Ebooks Writers
June 23, 2011 11:17 AM   Subscribe

Hi I am starting a ebooks community site where people can submit their books and then we will publish and sell the books for the authors. I was wondering if anyone knew a good way to reach independent authors and how to market our site to them? We are looking for writers of self help, recipes, novels, and anything else. We really want to empower writers to get their stuff out their and to help them make some money in the process. Any help on how to find people like that would be much appreciated! Thanks!
posted by Monkeyzulu to Writing & Language (8 answers total) 4 users marked this as a favorite
 
I think you are putting the cart before the horse, so to speak. You need to figure out, with actual data, if this is even a viable idea before you sink anytime or money into it. Where are the buyers going to come from? How are you going to attract them to your site? What can you offer ebook authors that Amazon.com isn't offering? What can you offer over lulu.com? What can you offer over a free website at Wordpress.com and a paypal account? If I were an ebook author I would expect the person promising to make me money seeling my ebooks to already be an expert in these things. If you aren't, why would anybody enlist you to help them?
posted by COD at 11:56 AM on June 23, 2011 [3 favorites]


As an author who both publishes and self-publishes, I gotta second COD. You're not empowering people to do anything they can't already do themselves. What are you offering that's unique? What is your expertise? In short, what value are you adding to the process that you would deserve a cut of the profits?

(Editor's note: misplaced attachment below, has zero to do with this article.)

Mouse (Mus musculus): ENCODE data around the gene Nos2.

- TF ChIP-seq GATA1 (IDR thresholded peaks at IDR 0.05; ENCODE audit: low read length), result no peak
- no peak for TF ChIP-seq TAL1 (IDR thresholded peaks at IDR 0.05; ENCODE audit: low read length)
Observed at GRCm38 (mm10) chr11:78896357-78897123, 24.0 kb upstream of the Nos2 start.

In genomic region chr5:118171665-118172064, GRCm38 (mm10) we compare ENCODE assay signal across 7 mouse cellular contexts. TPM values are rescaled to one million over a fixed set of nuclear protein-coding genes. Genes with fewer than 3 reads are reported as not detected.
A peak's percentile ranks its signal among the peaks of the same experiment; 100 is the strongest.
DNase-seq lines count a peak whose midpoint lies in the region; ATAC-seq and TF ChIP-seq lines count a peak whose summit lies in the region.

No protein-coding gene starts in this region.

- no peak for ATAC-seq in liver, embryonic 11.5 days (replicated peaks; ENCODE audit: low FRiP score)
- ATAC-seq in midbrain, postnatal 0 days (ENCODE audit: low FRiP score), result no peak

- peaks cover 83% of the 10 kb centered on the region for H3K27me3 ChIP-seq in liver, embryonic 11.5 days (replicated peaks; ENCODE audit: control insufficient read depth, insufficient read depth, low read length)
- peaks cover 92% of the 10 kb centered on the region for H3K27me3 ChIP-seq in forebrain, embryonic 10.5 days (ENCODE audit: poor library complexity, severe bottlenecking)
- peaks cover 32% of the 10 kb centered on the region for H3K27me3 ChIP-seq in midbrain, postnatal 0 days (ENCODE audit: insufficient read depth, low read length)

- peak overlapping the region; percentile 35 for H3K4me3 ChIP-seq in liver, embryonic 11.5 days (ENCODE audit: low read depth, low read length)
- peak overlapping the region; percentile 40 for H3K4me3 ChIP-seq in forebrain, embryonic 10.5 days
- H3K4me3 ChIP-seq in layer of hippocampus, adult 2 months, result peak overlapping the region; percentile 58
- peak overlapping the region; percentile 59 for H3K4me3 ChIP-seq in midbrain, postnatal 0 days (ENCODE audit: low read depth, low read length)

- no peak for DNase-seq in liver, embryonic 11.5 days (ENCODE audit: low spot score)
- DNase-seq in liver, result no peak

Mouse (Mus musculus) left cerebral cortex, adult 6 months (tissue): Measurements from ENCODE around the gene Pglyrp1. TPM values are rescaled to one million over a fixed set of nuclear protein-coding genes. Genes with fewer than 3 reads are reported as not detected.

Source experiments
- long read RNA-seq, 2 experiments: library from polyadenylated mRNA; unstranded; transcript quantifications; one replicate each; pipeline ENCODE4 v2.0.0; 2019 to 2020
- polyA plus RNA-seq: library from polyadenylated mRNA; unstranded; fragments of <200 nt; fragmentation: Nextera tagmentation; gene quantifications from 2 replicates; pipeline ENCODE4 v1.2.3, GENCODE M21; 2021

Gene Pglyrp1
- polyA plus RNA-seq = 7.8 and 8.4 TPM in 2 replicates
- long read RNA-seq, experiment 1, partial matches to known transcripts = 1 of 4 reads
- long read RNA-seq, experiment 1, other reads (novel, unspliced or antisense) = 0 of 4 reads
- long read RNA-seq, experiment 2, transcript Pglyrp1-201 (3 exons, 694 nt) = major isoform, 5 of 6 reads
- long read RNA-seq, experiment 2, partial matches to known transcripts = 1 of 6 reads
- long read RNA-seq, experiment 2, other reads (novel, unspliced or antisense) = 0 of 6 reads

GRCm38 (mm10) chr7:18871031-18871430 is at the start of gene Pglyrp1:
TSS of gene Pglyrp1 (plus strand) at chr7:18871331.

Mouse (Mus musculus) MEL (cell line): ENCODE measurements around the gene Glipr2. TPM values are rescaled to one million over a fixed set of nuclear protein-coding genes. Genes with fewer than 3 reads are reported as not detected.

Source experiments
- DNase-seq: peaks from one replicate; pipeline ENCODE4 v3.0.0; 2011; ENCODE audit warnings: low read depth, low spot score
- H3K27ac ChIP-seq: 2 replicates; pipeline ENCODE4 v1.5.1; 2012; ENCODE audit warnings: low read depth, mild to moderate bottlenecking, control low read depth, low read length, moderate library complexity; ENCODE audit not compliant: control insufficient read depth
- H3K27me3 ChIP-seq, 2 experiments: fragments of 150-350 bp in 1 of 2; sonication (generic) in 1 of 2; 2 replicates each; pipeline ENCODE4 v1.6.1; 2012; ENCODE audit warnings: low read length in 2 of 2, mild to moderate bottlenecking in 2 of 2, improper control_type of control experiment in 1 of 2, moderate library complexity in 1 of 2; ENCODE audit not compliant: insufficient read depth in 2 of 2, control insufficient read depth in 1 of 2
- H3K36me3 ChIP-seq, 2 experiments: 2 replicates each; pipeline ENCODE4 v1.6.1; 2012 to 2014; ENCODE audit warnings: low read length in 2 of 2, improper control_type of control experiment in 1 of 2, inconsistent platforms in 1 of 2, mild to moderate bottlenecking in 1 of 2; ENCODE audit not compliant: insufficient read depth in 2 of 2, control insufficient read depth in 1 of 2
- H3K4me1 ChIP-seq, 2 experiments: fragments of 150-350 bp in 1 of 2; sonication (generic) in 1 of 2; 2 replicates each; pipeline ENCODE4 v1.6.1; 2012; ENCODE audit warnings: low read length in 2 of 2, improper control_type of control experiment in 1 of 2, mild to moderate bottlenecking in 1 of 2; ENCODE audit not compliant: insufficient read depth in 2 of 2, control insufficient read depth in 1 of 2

posted by headspace at 12:04 PM on June 23, 2011


You also need to have a rock-solid idea of what your contracts will look like - will you offer an advance, or just royalties? How often will you pay? What percentage are you offering? Do you know under what conditions rights will revert to the author? (This gets tricky with ebooks because "out of print" isn't a relevant concept.)

Once you can rattle all that off, you need to figure out what sort of books your audience wants. (You know who your audience is, right? And how you're going to reach them?) Are you looking for ebook rights for books currently in print? Totally new works? What length? As COD says, what will distinguish your authors from all the ones who self-publish on Amazon?

Once you know that, you'll have a much better place to start attracting talent from. Then you can go someplace like Absolute Write and not get laughed off the site. Of course you'll also need to be able to prove you have editing chops, technical skills, graphic design talent, and marketing know-how under your company umbrella. Without those things, you're not offering much to even a novice author.

The fact that you are framing this as a "community site" rather than a publishing company makes me worry that you have a lot of remedial reading to do about the way rights and contracts work, first of all, and I suspect you need to firm that up before you can make a pitch to an author.